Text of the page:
I'm disillusioned about clearjel though - it's hard to make without lumps. It tastes pasty and uncooked - although in pureed strawberries neither is a factor. I would never eat instant pudding - one of clear-jel's uses! So, Cooks illustrated was on the right track - a strong fruit flavor stays fresh, but otherwise....

    Good luck!
     
  8. alexia

    alexia

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    A strawberry tart I recently bought had a clear, basically tasteless glaze on it that was delicately soft and seemed pretty tasteless. When I went back yesterday, I asked what sort of glaze it was and was told the baker "makes it, using pectin."

    Can someone explain what that means to me?
     
  9. jock

    jock

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    Fruit pectin is a natural thickener found to some degree in may fruits. When you cook your cranberry sause for turkey day, it's the pectin in the cranberries that gives the sauce its gel like consistency. You can buy fruit pectin to uses as a thickener or, as this baker did, a glaze.
    Commercially the glaze provides a seal to protect the filling on tarts and arguably enhances the appearance of the product. IMHO it looks "fake" and does nothing for the tart's appearance.

    Jock
     
  10. homechef777

    homechef777

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    Thanks Annie for your info. It sounds like the cleargel can be unappetizing if it tastes pasty. As far as that favorite glaze for mousse cake. hmmmmm Sounds interesting.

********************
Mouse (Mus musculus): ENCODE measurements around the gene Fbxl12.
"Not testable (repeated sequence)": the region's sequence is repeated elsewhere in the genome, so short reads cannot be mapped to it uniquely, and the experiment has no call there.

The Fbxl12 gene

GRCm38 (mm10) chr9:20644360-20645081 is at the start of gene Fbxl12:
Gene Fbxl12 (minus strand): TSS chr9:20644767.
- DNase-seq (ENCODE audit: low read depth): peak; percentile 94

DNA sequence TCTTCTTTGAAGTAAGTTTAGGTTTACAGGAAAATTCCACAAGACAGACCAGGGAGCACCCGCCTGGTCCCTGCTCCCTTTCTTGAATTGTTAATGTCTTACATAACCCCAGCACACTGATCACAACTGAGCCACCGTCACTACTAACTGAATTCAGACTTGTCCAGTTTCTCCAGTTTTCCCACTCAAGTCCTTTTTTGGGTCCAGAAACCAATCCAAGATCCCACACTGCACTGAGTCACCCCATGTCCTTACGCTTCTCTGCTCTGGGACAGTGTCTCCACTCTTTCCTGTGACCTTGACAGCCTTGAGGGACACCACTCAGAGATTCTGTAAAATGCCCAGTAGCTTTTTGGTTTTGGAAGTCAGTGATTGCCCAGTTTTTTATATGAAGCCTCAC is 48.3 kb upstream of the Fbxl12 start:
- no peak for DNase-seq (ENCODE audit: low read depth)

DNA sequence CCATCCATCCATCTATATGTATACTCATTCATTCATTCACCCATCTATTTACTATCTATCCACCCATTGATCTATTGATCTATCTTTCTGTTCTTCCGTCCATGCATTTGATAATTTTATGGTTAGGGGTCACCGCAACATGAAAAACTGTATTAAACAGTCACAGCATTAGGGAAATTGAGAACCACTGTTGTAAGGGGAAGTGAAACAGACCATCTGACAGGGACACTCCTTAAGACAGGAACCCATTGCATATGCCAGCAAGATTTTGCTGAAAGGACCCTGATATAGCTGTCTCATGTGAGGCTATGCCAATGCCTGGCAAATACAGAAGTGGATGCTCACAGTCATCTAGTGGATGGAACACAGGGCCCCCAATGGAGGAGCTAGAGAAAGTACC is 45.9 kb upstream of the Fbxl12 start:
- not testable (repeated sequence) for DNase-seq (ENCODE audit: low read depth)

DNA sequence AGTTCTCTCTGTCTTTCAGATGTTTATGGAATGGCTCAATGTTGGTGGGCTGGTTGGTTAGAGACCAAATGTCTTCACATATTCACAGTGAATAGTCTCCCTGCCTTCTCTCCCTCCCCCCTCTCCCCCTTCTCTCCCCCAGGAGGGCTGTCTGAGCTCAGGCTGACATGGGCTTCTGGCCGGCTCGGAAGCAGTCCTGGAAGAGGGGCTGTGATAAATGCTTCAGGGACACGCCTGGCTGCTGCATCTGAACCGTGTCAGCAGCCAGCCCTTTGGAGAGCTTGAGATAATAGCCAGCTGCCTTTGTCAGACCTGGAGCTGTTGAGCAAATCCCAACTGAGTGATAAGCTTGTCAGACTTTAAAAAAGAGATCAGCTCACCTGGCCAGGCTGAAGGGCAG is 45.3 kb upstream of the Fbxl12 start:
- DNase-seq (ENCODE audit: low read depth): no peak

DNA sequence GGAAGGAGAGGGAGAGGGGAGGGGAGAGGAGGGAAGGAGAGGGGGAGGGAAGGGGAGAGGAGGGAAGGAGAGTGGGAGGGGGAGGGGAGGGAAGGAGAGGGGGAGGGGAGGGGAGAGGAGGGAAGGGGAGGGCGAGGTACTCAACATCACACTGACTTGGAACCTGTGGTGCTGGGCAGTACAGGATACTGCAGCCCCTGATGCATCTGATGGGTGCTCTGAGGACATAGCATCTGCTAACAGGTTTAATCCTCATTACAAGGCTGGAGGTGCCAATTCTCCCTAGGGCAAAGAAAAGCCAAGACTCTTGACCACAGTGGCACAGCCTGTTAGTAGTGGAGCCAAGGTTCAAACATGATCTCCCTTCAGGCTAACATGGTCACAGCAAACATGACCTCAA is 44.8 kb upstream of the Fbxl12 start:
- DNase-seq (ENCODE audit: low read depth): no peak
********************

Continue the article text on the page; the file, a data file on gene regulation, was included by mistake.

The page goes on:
I must admit, it was travelling in France that I saw these beautiful cakes and pastries, all glazed that kinda set me on this path. I'd love my universally acclaimed fruit tarts to have that look;)

    Until than though, I'm still using melted jellies and jams as Alexia does. The results are very tasty and definitely not pasty :D
     
  11. alexia

    alexia

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    homechef, one of the advantages of the preserves is that you can use different flavors, depending on the filling. For example, cassis and blueberries is one of my favorite combinations. So I can take a black currant (or even red), reduce it, then thin a bit with the cassis. Another advantage is that you can use the same glaze on the bottom crust before you fill it.

    And btw, currant jam is a very good alternative to apricot, anyway. I think that citrus preserves work well, too, in some cases.

    Also, for a home made tart, I don't think it's important to get the glaze down into all the crevices. We don't have to worry about protecting the fruit from the air the way a commercial baker does. I often just hit the high points to give the fruit (and some on the crust too) a little glisten.